Feeding Dolphins

The billboard in the picture says it all. It’s illegal to feed wild dolphins. And it can cause a dolphin’s death.

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Dive deeper. See more information about dolphin-human interactions

Part of the SDRP mission is to help educate the public. We work with Federal and State agencies, and we partner with Mote Marine Laboratory to help get the word out.

The message is important, because feeding wild dolphi

ns can be harmful to their health.

Dolphins are born to be hunters, not beggars. When people feed them, it can teach the dolphin bad habits. Mother dolphins that beg may fail to teach their young how to forage for food.

Sometimes, begging for food becomes a way of survival for dolphins, and they become dependent on human handouts. Begging dolphins often are not healthy.

Dolphins may lose their fear of people and become less wary while begging. Sometimes, begging dolphins are hurt when they stray near boat propellers. In at least one case, a dolphin taking discarded fish from anglers was attacked and killed by a large shark.

Boats feed wild dolphin.

Boats feed a wild dolphin. This endangers the boater (who might be bitten) and the health of the dolphin. And it’s illegal.

Sometimes, hanging around boats causes a dolphin to be tangled in fishing hooks and line, and this can be fatal.

People are at risk too. It is not uncommon for begging dolphins to get aggressive when they don’t receive the hand-out they expect. People have been bitten by begging dolphins. People have also been fined for feeding and harassing the animals.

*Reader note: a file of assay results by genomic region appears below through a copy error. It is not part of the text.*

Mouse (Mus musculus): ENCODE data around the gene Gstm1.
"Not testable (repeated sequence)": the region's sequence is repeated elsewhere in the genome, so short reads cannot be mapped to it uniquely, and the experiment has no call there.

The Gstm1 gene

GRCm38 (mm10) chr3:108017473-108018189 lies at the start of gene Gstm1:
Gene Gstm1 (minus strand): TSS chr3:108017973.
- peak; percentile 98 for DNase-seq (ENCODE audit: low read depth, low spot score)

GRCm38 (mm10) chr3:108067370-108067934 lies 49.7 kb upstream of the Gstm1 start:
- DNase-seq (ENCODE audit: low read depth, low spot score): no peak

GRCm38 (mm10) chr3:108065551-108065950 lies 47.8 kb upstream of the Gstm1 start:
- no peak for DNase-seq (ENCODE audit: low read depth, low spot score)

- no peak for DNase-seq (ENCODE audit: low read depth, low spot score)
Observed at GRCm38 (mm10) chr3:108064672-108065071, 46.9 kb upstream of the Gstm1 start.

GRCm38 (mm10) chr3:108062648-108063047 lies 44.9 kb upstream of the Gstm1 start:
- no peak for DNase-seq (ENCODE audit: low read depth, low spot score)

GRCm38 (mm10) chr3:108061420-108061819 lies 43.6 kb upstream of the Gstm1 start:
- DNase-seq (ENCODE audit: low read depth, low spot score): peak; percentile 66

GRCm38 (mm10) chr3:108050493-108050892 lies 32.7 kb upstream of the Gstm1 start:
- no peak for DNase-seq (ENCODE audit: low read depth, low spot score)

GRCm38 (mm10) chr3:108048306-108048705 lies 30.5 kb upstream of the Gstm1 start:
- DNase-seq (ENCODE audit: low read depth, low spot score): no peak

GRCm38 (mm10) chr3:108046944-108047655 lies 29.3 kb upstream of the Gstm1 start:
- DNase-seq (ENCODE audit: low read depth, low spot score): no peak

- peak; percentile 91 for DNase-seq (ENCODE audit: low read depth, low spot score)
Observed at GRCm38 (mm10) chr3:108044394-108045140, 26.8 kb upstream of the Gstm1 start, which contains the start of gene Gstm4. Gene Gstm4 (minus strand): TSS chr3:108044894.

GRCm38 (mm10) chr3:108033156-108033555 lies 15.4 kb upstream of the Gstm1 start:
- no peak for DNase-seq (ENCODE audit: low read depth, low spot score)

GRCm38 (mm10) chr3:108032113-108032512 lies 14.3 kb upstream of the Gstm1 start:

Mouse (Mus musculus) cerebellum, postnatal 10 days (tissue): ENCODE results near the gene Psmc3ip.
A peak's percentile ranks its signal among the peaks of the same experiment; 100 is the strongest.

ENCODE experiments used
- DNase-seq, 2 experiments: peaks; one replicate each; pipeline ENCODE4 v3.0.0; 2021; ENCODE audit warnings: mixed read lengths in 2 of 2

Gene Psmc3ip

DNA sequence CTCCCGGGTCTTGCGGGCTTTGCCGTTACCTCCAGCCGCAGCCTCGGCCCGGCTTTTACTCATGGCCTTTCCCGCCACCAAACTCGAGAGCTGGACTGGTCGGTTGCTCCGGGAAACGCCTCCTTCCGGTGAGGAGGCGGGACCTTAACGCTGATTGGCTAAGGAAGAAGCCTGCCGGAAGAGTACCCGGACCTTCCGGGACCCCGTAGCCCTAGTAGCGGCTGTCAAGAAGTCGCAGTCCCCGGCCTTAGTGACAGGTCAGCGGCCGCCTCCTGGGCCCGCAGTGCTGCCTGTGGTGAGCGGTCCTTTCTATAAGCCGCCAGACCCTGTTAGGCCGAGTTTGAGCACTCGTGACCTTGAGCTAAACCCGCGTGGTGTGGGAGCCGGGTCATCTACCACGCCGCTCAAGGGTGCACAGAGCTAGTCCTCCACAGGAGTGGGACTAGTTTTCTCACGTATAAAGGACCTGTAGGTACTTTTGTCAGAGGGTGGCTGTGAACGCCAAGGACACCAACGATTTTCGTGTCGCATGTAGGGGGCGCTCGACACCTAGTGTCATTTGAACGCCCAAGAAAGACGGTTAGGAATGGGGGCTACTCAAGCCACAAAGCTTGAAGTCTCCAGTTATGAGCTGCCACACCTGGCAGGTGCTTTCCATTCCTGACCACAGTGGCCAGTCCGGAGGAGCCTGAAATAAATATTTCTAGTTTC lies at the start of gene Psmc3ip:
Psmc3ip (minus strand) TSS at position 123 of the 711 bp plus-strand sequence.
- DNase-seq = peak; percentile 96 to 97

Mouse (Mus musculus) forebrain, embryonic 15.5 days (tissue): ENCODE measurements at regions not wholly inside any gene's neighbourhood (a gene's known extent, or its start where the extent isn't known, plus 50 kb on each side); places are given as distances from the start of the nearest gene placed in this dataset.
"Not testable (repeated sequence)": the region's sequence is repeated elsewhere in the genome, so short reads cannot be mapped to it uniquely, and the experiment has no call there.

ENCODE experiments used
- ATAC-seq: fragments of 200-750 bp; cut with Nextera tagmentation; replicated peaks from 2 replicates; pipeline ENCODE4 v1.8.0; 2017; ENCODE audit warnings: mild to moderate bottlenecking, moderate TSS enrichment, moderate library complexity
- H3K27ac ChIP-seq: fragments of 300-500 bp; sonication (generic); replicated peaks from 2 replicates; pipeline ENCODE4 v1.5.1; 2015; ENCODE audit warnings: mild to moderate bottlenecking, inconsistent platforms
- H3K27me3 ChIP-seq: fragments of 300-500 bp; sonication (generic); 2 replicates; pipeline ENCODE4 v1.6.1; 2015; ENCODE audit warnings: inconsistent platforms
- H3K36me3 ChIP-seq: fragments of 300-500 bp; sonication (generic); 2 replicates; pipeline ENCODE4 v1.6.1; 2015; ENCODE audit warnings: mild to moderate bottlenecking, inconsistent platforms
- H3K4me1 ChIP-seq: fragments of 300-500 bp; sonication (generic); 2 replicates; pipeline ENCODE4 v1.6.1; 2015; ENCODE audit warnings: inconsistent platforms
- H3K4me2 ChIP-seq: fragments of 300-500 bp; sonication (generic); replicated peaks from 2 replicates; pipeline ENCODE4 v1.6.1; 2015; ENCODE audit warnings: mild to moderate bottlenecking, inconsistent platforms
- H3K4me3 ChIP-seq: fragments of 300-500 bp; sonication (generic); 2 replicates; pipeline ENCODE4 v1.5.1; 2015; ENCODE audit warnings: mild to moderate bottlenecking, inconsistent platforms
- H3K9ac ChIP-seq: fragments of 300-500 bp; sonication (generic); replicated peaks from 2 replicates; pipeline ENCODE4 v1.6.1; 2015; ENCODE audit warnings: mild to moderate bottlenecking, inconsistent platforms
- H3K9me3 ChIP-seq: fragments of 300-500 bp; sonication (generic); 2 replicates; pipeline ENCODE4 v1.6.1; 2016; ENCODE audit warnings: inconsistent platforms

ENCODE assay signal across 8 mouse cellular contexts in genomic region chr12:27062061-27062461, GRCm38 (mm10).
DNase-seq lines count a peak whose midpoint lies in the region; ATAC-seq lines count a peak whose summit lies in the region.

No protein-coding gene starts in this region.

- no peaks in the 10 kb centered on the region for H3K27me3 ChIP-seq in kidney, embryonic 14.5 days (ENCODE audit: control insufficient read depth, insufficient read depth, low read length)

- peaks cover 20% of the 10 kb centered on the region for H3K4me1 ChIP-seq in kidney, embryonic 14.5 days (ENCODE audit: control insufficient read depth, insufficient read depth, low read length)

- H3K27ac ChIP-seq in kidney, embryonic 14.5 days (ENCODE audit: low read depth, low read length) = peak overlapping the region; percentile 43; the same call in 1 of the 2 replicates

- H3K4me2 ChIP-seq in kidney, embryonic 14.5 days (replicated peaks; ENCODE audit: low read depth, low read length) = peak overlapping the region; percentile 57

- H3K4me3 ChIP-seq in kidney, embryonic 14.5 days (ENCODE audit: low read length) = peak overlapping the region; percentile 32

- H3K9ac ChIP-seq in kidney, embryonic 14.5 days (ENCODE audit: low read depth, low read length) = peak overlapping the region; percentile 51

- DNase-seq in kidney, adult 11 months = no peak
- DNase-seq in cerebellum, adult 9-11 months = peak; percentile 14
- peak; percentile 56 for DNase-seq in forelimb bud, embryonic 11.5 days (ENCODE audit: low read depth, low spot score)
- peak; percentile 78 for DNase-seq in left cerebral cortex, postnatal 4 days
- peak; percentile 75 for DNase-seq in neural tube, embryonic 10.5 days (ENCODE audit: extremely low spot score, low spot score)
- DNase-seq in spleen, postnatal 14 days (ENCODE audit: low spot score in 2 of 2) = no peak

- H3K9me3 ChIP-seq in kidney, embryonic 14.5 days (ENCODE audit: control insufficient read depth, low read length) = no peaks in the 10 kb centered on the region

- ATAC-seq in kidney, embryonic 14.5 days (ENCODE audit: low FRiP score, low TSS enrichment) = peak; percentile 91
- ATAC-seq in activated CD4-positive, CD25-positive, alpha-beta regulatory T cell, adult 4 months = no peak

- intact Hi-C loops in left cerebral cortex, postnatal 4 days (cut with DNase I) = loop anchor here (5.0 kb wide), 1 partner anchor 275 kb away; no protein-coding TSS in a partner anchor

You can help dolphins by educating others. Many people do not know about the laws that protect dolphins. Feeding dolphins breaks the law.

By sharing this information with your friends and boaters, you are  helping protect dolphins.

It is against the law to feed or harass wild dolphins. For the dolphins’ safety and yours, please DON’T FEED, SWIM WITH, TOUCH/PET, OR HARASS WILD DOLPHINS in any other way.  Closely interacting with dolphins is harmful to them because it reduces their wariness to people and vessels, and increases their risk of injury or death by boat strikes or fishing gear entanglements.
  1. Never feed wild dolphins – it’s harmful and illegal.
  2. Reuse or share leftover bait.
  3. Reel in your line if dolphins approach it.
  4. Change locations if dolphins show interest in your bait or catch.
  5. Release your catch quietly, away from dolphins.
  6. Check your gear and tackle: prevent breakage and lost gear.
  7. Use circle hooks and  hooks that corrode.
  8. Stay at least 50 yards away from wild dolphins.
  9. Don’t discard your fishing line overboard. Recycle it instead.
  10. Stash your trash: wild dolphins might eat pieces of it.
  11. Do not closely interact with wild dolphins, this includes but is not limited to touching/petting or swimming with wild dolphins, or attempting any of these or other activities that may change the dolphin’s behavior.

All photos © Sarasota Dolphin Research Program under NMFS permit #522-1785



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